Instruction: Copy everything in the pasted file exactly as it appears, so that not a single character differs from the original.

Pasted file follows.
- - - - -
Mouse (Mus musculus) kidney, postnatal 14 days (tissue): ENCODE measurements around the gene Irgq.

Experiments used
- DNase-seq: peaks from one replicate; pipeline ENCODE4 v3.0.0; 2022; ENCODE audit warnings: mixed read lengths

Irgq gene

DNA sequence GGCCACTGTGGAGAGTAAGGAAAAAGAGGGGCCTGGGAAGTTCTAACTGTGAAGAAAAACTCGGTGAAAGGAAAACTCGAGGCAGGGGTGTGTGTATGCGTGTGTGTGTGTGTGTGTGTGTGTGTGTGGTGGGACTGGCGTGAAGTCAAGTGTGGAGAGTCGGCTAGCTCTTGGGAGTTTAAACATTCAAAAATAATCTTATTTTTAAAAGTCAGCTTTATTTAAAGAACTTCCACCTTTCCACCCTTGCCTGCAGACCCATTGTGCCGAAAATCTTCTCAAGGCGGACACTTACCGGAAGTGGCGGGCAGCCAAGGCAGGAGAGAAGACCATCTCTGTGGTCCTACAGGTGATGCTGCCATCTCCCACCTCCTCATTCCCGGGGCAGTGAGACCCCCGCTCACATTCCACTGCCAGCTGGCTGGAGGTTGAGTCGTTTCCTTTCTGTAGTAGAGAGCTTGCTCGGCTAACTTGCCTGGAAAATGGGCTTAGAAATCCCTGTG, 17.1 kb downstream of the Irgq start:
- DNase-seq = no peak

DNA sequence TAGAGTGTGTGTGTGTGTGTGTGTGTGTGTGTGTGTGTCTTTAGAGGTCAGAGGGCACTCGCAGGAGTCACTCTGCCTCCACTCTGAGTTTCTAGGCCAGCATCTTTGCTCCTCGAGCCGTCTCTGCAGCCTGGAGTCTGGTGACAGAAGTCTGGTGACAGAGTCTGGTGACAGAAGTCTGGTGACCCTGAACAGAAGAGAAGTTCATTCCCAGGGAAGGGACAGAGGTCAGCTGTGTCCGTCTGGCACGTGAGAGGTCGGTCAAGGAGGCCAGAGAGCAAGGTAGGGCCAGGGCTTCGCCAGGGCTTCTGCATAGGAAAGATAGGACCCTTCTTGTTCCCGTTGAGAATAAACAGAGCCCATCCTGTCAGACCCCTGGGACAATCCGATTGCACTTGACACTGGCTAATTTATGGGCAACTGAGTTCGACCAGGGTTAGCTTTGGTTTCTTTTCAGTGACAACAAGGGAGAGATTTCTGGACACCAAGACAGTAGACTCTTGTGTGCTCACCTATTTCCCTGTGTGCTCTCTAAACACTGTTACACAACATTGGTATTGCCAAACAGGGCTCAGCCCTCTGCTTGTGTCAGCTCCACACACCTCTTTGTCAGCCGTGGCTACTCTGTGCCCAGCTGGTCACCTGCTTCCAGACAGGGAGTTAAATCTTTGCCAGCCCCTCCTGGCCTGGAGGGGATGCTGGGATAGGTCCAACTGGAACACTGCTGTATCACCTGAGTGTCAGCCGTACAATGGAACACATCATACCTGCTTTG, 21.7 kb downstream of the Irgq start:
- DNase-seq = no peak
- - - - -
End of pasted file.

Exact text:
Mouse (Mus musculus) kidney, postnatal 14 days (tissue): ENCODE measurements around the gene Irgq.

Experiments used
- DNase-seq: peaks from one replicate; pipeline ENCODE4 v3.0.0; 2022; ENCODE audit warnings: mixed read lengths

Irgq gene

DNA sequence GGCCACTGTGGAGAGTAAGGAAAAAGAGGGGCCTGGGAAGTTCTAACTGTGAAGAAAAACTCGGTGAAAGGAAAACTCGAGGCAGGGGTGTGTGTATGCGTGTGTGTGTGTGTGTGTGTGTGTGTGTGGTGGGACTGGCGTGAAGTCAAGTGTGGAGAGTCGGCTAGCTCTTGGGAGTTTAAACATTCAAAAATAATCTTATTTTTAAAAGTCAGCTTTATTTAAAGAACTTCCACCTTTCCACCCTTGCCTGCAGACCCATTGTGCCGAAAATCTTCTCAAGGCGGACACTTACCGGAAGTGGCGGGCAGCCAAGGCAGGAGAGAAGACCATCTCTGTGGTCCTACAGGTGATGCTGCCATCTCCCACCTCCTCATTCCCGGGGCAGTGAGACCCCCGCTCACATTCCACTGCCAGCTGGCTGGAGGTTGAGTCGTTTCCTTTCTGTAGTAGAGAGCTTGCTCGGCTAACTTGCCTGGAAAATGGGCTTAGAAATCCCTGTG, 17.1 kb downstream of the Irgq start:
- DNase-seq = no peak

DNA sequence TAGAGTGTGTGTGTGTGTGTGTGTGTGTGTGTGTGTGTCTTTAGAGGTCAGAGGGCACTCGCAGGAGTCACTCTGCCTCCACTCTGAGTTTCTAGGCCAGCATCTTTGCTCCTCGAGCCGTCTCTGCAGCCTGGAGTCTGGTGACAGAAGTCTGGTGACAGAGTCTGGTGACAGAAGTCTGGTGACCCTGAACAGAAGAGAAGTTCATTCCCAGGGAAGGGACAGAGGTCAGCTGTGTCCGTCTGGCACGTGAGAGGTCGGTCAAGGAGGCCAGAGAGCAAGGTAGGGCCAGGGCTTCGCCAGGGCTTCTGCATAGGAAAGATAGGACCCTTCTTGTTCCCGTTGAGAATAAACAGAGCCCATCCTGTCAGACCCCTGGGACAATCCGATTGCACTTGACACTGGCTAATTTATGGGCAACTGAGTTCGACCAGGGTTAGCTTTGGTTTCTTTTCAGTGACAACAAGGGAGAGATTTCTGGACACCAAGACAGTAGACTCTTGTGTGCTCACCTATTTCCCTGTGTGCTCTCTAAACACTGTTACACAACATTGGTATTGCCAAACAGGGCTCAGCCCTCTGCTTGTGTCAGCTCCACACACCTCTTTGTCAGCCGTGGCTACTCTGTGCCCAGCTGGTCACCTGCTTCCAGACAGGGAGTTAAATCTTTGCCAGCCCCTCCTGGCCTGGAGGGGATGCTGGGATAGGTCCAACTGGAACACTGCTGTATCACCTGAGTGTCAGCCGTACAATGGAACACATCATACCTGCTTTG, 21.7 kb downstream of the Irgq start:
- DNase-seq = no peak